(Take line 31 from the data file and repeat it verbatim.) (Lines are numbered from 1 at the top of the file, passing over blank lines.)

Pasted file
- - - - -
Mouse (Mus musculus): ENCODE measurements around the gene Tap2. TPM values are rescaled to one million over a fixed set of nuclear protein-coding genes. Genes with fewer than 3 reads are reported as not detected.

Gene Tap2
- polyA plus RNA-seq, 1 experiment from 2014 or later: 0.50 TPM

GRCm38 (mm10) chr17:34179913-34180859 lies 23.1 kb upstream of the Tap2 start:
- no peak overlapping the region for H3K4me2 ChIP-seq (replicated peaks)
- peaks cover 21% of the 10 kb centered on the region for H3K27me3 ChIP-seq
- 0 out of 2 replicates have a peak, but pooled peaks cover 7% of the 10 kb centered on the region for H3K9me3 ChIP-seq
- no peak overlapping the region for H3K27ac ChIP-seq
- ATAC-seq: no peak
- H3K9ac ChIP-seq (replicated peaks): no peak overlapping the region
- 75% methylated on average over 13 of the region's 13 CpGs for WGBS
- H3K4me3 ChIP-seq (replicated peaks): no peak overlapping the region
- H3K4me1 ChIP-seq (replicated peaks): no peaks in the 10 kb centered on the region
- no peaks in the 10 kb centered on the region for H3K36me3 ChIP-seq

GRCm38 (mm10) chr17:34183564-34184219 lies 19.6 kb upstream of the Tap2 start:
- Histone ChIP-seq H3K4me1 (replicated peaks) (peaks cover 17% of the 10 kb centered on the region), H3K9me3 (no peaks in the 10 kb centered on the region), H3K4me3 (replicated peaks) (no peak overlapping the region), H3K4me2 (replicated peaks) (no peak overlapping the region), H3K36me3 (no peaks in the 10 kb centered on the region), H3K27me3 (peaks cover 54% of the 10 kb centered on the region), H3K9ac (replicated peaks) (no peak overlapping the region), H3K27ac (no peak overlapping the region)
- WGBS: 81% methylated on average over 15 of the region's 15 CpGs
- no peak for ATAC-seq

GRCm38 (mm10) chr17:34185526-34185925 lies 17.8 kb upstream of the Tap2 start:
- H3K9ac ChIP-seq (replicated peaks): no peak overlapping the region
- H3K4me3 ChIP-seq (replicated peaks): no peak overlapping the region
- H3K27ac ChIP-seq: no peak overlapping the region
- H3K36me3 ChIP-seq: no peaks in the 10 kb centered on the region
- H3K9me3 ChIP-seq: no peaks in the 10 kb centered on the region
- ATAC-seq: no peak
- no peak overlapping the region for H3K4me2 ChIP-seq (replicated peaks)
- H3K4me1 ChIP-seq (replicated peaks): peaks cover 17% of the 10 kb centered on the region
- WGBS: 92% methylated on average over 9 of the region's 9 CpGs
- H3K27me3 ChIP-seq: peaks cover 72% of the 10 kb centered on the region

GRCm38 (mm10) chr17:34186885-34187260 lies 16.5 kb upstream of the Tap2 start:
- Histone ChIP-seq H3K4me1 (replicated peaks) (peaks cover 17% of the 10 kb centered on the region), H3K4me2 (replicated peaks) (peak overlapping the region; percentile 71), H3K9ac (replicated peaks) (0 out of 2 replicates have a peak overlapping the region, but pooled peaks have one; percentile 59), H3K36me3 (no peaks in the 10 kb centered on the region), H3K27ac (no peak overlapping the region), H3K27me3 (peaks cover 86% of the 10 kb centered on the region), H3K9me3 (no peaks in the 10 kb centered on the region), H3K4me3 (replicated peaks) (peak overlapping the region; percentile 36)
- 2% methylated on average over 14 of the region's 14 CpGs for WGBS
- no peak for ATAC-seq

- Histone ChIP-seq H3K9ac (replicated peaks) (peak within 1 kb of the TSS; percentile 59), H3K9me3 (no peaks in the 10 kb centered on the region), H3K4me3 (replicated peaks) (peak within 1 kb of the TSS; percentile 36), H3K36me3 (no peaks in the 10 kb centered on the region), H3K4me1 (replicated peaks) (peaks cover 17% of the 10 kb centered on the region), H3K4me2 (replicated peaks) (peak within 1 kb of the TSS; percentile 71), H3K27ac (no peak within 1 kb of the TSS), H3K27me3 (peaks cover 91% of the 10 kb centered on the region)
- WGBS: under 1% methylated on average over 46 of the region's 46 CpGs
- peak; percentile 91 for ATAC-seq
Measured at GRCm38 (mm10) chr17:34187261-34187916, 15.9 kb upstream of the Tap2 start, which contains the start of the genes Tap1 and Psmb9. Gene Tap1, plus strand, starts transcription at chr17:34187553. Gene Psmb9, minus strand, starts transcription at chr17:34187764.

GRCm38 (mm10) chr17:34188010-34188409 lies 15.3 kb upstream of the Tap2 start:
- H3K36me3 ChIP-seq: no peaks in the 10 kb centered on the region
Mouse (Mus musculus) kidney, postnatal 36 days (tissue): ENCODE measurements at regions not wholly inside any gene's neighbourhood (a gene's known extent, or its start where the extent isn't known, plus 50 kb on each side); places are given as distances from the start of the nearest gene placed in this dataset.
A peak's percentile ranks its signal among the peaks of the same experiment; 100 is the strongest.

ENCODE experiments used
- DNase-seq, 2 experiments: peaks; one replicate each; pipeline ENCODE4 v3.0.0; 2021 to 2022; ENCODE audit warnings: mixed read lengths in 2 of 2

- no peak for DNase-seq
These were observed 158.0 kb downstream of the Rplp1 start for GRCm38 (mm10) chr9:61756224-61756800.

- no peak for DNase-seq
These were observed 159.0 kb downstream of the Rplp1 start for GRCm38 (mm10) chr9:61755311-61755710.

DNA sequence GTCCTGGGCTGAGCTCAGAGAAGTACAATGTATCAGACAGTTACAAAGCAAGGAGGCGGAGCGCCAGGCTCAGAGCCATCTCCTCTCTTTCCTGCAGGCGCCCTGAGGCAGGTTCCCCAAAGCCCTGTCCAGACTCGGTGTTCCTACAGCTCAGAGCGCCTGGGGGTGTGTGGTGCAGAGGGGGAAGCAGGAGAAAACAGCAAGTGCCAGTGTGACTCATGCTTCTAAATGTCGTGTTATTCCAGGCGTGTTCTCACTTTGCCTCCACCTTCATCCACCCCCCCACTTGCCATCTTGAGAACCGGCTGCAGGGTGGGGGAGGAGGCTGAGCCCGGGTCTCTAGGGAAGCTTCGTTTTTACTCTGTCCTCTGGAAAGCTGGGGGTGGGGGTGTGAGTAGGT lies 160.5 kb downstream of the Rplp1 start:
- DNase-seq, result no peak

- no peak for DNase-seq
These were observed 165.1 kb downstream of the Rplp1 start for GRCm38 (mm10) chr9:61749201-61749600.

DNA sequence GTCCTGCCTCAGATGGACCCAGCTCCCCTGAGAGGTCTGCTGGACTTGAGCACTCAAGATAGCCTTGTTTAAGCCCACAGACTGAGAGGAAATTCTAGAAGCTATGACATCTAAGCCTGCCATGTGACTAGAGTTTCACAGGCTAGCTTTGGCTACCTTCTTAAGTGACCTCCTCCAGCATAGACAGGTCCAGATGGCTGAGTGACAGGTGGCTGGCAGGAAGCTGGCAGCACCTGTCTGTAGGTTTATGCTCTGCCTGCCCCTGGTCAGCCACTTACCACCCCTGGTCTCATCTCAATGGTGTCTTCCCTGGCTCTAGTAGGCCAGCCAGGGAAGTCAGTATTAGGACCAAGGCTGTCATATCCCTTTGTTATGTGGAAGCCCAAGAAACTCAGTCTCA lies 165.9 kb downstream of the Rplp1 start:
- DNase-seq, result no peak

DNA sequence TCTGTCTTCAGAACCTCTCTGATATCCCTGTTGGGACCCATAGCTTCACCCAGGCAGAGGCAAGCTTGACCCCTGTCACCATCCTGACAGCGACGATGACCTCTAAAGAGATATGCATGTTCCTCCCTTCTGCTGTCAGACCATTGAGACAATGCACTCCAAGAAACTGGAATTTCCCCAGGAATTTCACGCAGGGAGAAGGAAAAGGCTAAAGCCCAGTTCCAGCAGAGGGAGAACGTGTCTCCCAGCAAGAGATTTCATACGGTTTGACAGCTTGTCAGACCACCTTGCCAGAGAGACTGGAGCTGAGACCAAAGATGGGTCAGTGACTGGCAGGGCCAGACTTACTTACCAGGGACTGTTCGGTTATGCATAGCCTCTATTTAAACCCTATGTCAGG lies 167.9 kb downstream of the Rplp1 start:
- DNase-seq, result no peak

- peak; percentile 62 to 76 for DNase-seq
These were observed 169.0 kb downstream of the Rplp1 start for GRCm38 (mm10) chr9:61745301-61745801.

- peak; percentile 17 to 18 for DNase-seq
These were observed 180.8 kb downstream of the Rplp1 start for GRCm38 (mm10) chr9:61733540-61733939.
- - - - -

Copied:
- Histone ChIP-seq H3K4me1 (replicated peaks) (peaks cover 17% of the 10 kb centered on the region), H3K4me2 (replicated peaks) (peak overlapping the region; percentile 71), H3K9ac (replicated peaks) (0 out of 2 replicates have a peak overlapping the region, but pooled peaks have one; percentile 59), H3K36me3 (no peaks in the 10 kb centered on the region), H3K27ac (no peak overlapping the region), H3K27me3 (peaks cover 86% of the 10 kb centered on the region), H3K9me3 (no peaks in the 10 kb centered on the region), H3K4me3 (replicated peaks) (peak overlapping the region; percentile 36)